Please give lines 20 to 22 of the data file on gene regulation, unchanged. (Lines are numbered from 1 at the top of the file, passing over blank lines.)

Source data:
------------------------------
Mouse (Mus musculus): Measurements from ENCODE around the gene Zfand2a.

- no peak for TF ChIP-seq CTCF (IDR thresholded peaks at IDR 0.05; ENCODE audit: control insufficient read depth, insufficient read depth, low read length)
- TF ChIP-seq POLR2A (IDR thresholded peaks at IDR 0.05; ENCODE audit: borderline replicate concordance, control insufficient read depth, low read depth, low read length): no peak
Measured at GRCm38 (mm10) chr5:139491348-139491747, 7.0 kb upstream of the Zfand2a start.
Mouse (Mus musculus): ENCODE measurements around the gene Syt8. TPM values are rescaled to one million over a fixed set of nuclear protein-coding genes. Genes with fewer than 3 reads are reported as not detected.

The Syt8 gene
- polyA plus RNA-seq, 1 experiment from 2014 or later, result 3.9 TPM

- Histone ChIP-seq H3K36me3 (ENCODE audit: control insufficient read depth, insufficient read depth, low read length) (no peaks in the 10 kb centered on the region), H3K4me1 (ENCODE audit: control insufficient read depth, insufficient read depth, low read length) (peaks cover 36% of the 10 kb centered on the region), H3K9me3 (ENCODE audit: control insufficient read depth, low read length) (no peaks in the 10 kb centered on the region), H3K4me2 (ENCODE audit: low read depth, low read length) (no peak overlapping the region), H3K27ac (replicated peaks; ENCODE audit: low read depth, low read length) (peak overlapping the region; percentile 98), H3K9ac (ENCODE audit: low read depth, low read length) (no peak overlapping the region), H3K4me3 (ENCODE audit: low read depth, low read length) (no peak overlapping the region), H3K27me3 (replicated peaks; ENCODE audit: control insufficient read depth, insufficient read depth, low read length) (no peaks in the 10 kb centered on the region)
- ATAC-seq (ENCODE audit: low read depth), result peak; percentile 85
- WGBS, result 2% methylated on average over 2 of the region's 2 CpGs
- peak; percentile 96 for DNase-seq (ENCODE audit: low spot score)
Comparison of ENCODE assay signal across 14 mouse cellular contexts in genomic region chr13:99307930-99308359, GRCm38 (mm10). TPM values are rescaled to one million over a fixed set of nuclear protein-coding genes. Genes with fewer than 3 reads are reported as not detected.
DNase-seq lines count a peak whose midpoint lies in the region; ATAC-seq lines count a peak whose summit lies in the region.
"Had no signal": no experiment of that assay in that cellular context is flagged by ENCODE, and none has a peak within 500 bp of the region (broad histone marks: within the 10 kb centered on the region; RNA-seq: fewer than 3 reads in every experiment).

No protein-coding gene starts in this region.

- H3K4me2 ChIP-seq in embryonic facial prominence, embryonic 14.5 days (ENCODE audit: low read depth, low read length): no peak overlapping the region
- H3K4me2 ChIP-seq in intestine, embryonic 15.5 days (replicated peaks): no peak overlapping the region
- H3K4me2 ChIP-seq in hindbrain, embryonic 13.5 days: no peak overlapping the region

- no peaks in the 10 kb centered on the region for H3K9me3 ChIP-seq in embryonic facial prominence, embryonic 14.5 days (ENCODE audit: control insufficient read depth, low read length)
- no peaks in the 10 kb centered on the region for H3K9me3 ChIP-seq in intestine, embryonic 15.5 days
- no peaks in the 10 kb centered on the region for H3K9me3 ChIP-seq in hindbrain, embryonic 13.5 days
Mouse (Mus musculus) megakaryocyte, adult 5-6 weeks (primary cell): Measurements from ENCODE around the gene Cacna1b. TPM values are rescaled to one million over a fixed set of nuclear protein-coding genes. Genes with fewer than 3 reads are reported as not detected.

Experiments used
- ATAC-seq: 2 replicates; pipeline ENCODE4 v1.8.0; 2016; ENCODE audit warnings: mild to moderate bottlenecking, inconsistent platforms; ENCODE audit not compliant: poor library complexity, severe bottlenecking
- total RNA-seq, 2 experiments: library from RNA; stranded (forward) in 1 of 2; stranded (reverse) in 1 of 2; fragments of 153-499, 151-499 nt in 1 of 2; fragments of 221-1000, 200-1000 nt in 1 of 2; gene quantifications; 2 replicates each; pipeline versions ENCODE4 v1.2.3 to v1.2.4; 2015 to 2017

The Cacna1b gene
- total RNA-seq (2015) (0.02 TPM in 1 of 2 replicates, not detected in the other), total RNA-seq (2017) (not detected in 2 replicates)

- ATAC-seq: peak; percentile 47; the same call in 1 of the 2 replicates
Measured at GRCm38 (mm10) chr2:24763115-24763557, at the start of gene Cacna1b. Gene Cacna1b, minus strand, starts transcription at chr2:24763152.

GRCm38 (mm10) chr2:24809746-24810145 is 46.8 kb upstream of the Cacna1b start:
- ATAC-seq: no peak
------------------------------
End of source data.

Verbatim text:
- no peaks in the 10 kb centered on the region for H3K9me3 ChIP-seq in intestine, embryonic 15.5 days
- no peaks in the 10 kb centered on the region for H3K9me3 ChIP-seq in hindbrain, embryonic 13.5 days
Mouse (Mus musculus) megakaryocyte, adult 5-6 weeks (primary cell): Measurements from ENCODE around the gene Cacna1b. TPM values are rescaled to one million over a fixed set of nuclear protein-coding genes. Genes with fewer than 3 reads are reported as not detected.